Why Italy's sudden interest? Well, this Friday marks the 30th anniversary of her becoming head of the Tory party, but that has not been a date that seems likely to be so widely marked here in Britain. We take for granted the changes that followed her rise to power - some people regret them, others celebrate them, but everyone recognises the scale and durability of the Thatcher revolution. The place was turned round, the economy is now booming and that is that. We are not really interested any more.
On the Continent it is different. The big three economies are all in trouble. I got a call yesterday from the people from the Invest in France campaign. This seeks to promote the string of 35 measures just introduced to try to make France more competitive. These include modification to the 35-hour-week, easier dismissal of employees, tax incentives for non- residents and so on. But why the need to promote these changes? Well, I was told, "We really need to turn things round."
On some measures, France is not doing too badly. It is managing some economic growth, living standards are rising, albeit slowly, and it has an enviable productivity record. But unemployment is stuck at 9.9 per cent, with all the social misery stemming from that.
What is most troubling to France is the impact of unemployment on the young. Getting a job is difficult for the highly-skilled as well as the less-skilled, hence an exodus of talent, mostly to the UK. A French minister pointed out last week that Britain gave France her old while she gave us her young. A similar exodus of the young is happening from Italy, and a proportionately smaller but still considerable one from Germany. Official levels of unemployment in Italy are slightly lower than in France (though still nearly 9 per cent), while the German count of more than 5 million unemployed, reached last month, is equivalent to 12 per cent of the workforce.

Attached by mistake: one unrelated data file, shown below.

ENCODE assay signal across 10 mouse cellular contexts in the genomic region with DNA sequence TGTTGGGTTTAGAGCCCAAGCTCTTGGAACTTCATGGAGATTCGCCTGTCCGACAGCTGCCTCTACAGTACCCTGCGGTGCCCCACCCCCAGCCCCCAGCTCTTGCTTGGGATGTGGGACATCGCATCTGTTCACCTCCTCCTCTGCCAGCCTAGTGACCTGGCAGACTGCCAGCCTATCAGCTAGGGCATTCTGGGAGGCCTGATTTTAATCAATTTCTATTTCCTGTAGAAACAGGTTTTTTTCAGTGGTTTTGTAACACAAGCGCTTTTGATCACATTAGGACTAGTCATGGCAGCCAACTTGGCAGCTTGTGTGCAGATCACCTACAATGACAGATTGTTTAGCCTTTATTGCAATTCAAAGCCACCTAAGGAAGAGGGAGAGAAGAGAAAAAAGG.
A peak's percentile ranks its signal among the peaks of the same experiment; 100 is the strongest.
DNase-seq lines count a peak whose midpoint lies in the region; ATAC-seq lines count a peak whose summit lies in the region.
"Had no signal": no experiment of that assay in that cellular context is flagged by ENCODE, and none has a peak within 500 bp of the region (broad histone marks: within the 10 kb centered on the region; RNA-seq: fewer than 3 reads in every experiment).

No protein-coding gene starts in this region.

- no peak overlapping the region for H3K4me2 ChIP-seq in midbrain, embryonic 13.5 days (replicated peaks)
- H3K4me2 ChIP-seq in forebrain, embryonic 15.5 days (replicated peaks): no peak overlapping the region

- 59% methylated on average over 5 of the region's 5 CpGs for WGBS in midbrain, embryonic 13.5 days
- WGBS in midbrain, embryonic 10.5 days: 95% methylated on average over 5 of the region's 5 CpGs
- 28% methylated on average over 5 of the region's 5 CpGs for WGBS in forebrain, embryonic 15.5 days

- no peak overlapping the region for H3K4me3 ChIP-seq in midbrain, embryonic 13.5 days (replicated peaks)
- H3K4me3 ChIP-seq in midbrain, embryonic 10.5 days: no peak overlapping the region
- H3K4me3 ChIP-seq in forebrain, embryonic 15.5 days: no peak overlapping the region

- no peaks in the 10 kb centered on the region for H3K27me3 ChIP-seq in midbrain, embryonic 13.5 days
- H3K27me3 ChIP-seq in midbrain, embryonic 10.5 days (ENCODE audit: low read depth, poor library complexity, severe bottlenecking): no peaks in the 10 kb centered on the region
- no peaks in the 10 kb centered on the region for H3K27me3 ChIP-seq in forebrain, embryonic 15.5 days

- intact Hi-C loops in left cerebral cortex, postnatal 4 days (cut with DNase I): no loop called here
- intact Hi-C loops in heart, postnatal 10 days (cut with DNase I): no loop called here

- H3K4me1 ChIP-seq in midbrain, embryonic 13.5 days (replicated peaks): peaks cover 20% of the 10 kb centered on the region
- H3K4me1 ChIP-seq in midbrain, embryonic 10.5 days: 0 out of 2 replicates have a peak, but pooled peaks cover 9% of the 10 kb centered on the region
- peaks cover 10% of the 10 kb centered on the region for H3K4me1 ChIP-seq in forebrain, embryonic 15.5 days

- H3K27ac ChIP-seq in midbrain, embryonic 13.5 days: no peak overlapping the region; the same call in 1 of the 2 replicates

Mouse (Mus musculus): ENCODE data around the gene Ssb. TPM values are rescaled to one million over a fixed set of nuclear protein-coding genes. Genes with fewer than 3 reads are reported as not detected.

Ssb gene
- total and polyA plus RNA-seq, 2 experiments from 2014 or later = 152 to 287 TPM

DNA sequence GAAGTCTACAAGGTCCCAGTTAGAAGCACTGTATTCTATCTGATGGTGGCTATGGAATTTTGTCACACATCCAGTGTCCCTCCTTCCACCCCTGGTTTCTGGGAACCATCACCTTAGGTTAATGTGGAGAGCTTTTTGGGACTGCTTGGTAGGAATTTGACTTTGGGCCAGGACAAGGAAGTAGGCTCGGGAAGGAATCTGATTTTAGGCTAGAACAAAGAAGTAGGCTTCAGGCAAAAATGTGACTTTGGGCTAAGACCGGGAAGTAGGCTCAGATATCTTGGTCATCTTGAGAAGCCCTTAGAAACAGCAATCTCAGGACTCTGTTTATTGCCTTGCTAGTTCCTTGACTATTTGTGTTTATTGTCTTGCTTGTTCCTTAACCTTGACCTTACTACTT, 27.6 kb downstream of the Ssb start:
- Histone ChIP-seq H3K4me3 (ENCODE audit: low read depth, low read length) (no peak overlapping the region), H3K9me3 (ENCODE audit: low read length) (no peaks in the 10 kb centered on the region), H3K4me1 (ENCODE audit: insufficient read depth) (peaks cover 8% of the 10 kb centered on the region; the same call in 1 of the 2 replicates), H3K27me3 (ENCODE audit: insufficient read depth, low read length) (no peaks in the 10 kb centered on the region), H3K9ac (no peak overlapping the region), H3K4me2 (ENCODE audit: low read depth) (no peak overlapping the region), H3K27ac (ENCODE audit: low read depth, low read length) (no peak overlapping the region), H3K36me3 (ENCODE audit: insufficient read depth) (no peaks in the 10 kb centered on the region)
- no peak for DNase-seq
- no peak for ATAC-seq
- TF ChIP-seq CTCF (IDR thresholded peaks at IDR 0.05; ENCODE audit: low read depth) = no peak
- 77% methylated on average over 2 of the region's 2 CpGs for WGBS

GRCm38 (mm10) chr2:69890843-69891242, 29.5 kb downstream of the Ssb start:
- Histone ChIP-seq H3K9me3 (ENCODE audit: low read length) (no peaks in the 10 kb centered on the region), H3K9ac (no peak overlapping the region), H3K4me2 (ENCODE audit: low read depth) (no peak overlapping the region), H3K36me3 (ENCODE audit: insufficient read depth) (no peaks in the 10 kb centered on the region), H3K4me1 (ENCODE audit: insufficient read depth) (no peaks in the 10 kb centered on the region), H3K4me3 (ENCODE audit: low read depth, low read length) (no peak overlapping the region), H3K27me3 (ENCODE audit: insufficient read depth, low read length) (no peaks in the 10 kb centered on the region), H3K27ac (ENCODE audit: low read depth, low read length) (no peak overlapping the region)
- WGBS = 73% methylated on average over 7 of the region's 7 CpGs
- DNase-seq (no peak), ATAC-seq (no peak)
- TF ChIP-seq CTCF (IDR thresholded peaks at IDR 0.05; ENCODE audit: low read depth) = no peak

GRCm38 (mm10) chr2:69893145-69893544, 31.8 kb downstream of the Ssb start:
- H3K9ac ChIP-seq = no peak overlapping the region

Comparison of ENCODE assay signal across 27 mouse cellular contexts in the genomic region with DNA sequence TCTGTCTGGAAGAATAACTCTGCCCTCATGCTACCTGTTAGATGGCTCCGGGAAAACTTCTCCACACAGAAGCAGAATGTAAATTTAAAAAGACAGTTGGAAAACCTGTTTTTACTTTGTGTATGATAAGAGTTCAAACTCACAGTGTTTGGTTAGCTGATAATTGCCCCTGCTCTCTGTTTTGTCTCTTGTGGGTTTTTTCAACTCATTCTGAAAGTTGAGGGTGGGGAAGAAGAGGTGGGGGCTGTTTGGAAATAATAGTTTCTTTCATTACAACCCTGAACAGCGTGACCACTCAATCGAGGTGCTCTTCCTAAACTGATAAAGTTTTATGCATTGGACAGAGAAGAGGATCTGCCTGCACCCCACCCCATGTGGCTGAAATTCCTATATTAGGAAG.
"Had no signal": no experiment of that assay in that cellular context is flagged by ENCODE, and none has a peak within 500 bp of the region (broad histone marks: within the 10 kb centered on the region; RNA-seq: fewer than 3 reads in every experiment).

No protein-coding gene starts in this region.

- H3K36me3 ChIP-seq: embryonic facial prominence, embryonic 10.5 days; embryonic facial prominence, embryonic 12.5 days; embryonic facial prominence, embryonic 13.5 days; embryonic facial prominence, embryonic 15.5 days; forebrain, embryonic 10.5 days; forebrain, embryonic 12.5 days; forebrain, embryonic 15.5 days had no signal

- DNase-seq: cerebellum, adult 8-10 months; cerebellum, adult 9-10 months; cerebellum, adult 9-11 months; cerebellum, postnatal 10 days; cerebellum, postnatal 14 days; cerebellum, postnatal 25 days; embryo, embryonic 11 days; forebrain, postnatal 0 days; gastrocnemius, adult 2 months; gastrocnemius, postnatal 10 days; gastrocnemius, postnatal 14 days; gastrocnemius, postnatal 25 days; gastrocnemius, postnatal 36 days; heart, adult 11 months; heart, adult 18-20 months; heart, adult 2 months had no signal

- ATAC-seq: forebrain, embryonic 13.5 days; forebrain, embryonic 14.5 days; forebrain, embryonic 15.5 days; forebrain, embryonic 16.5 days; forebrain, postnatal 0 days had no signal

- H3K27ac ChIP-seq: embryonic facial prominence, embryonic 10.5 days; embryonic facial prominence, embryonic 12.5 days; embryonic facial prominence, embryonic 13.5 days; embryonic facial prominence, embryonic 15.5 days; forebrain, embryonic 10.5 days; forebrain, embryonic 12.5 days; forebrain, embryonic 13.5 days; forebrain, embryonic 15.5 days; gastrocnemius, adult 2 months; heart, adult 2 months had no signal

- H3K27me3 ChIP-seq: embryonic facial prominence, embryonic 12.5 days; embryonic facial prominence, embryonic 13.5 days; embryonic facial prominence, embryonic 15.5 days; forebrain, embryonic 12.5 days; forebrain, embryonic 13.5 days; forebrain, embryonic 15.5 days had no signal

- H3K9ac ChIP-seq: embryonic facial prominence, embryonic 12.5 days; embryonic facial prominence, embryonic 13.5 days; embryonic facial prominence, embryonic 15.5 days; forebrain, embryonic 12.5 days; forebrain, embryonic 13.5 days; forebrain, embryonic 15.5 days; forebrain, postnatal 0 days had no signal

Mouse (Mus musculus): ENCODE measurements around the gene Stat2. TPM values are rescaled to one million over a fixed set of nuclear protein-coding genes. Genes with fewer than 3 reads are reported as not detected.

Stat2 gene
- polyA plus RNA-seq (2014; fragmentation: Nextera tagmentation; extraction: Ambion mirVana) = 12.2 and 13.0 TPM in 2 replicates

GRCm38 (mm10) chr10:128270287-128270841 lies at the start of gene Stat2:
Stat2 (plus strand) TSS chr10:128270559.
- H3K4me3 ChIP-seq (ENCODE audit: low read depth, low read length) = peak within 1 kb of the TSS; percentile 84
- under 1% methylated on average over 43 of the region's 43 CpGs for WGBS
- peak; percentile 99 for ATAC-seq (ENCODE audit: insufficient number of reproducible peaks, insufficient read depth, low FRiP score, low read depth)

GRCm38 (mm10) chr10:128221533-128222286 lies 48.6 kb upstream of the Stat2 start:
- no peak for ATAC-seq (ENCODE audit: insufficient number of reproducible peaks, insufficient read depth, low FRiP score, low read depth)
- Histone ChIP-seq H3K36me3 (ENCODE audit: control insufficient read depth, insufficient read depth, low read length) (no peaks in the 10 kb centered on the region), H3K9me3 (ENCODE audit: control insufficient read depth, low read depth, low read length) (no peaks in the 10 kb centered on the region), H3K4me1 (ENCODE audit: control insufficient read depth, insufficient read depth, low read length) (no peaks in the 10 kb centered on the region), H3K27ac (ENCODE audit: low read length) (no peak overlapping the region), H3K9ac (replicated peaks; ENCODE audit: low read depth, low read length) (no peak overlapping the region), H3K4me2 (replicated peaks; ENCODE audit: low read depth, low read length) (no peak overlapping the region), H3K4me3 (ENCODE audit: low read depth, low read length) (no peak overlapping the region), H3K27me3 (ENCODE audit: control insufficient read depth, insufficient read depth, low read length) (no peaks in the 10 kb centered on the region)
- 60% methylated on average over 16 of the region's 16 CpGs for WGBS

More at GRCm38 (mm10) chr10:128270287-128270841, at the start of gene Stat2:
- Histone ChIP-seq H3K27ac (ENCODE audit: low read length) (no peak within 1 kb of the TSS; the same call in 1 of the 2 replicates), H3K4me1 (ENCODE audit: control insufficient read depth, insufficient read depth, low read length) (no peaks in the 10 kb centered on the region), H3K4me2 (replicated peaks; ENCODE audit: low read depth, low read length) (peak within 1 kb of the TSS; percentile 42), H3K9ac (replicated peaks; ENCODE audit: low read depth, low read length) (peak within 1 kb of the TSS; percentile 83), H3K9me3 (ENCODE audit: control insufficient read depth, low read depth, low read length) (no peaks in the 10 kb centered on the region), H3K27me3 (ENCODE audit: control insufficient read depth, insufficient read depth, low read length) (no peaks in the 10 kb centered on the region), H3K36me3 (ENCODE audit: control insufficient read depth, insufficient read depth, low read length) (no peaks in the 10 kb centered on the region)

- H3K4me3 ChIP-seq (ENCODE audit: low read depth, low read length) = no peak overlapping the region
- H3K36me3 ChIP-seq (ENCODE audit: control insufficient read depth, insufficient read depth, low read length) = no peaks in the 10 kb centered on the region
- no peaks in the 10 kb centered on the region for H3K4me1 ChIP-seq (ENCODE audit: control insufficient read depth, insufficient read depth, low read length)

We in Britain are worrying about the tensions created by economic migrants - people coming in to take these jobs - and are seeking to ensure that we get the migrants we need. On the Continent they are worrying about the outward movement of economic migrants - the loss of the skilled young. The irony is that the very people we most want are just the people that France, Italy and Germany want least to lose. Hence the chagrin, costernazione and Angst felt by our European partners on this issue.
The formal recognition at a European level that the continent had to do something to lift its economic performance came last week with the acknowledgement that the Lisbon Agenda had failed. The plan, first produced in March 2000, was to make the EU "the most competitive and dynamic knowledge- driven economy by 2010". The key idea was that by investing more in R&D, encouraging entrepreneurship and innovation, and increasing the proportion of the population in work, the EU could catch up with the United States. As it has turned out, the gap, at least in terms of GDP, has widened. Had it not been for the UK, which has grown overall at much the same rate as the US, the gap would have widened further.
Now the European Commission is seeking to refocus the Lisbon process: to make Europe a more attractive place to invest and work, to promote knowledge and innovation and to create jobs. It may seem a bit carping to dismiss this initiative before it has even begun, but I did find my heart sinking when I saw some of the ideas that the Commission is advancing. It wants countries to "define national Lisbon action plans" and nominate a "Mr or Mrs Lisbon" who will presumably oversee these.